GLOBAL - Private equity and real estate fundraising last year reached the lowest level since 2004, a survey by Preqin has revealed.
The study - which polled over 100 institutional investors worldwide - found 40% of respondents did not make a commitment to a private equity fund during 2009.
However, 67% are set to make new commitments during 2010 and 11% plan to increase existing ones.
Preqin Investor Data manager Helen Kenyon said: "Our conversations with investors have shown us that, though confidence suffered when valuations fell, the vast majority still have an appetite for private equity.
"The proportion of investors that are actively seeking to invest in the asset class is gradually increasing, and it is notable that half of investors have set aside more capital for new private equity investments in 2010 than they did in 2009."
She added fewer investors are now suffering from the denominator effect - when the private equity share of their portfolio increases and exceeds strategic allocation parameters because of the value of equity and bond allocations decline - and confidence is improving.
According to the investors surveyed, distressed private equity, small to mid-market buyout and secondaries present attractive opportunities for investment.
IE Consulting principal Matthew Craig-Greene said: "As expected, and despite the efforts of many managers, it has proved extremely difficult for private equity fund managers to adequately convince pension funds and other investors of the imperative to invest in 2009."
He added: "The key to their success will be how they communicate with their current investors: few private equity managers will be looking to raise larger funds than they last time they were out in the market and it may be possible to reach an adequate investment level without too much need to go outside of the existing investor base."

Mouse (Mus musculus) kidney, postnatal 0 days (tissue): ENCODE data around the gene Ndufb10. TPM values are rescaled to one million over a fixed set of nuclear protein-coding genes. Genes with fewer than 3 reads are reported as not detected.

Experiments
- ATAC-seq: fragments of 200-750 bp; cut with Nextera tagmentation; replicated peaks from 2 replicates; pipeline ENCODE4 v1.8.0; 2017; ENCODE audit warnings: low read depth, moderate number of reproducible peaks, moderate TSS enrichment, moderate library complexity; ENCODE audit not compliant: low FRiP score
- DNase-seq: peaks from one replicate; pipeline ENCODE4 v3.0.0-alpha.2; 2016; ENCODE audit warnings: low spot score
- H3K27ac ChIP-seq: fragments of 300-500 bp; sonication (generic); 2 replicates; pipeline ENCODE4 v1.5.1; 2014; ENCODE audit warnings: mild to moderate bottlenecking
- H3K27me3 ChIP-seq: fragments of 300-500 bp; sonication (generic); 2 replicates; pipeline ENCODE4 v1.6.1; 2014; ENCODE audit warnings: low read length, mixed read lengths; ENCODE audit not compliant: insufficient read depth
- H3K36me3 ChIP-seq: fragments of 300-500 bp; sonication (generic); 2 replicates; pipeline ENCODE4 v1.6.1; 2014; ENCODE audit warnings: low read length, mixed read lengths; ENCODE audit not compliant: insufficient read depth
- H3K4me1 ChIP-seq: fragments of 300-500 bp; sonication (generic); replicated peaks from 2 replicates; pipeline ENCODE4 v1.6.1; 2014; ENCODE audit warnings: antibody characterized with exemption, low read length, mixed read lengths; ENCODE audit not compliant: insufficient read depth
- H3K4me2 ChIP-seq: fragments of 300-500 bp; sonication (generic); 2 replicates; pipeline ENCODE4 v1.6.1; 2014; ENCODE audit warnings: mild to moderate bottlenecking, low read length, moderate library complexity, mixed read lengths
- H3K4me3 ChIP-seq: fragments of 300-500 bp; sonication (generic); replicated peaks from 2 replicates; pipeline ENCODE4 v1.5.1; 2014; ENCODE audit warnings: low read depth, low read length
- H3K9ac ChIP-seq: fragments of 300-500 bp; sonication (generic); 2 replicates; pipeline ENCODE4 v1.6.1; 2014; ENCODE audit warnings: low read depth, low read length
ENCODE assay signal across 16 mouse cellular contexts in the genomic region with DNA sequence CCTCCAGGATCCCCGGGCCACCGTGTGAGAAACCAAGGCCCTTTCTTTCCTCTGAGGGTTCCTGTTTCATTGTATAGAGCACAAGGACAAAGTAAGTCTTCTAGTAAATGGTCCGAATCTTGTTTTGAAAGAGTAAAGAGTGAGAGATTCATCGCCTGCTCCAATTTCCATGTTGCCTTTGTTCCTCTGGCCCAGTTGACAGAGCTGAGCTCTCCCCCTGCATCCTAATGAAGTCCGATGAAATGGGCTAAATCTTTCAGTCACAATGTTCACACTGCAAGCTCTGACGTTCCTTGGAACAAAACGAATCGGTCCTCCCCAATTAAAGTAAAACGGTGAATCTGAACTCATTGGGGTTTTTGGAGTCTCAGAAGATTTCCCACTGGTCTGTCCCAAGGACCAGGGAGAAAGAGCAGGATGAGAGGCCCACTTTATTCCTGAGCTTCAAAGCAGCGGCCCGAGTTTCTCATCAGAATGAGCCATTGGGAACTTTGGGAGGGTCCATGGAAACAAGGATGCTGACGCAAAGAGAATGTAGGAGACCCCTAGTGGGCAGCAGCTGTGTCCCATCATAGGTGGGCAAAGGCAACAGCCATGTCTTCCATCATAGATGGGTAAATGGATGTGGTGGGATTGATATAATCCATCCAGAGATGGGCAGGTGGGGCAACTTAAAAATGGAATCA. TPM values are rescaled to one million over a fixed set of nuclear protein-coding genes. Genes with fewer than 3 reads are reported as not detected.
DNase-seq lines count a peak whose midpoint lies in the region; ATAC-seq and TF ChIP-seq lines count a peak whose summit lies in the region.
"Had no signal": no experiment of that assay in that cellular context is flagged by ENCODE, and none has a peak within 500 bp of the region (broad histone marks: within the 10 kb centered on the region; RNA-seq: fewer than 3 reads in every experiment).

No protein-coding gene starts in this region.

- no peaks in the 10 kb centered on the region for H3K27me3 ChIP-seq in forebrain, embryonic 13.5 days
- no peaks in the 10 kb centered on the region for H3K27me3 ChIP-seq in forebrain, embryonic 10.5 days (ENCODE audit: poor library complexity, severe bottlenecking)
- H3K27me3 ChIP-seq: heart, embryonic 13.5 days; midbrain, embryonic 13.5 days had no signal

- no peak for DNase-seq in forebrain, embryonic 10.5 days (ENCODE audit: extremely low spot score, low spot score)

Preqin also surveyed institutions on real estate investments. Findings revealed 2009 saw US$42bn raised by 103 funds worldwide. This result represents the worst performance for this asset class since 2004, when $37bn was raised by 136 funds worldwide.
In addition, 2009 figures represent a 69% decline compared with 2008, when $133bn was raised by 225 funds worldwide.
Separately, Fitch Ratings said 2009 saw the best hedge funds performance for a decade, while the industry is experiencing "fundamental changes to its business model and in its relationship with investors".
Fitch head of EMEA fund and asset manager rating group Aymeric Poizot said: "The development in 2009 of UCITS-compliant hedge funds, designed as a vehicle to provide both institutional and retail investors with a transparent and liquid access to alternative investments, has been interesting in that regard."
The agency said the broad HFRI composite index grew by 2.7% in the last quarter of 2009 and by 20% over 2009.
Craig-Greene said: "Typically, outperformance drives asset inflow. As the probable influx of new capital is potentially magnified by retail money entering through UCITS funds, for example, it is possible that the aggregate performance of the industry will drop in response, as weaker managers find it easier to raise investment capital."
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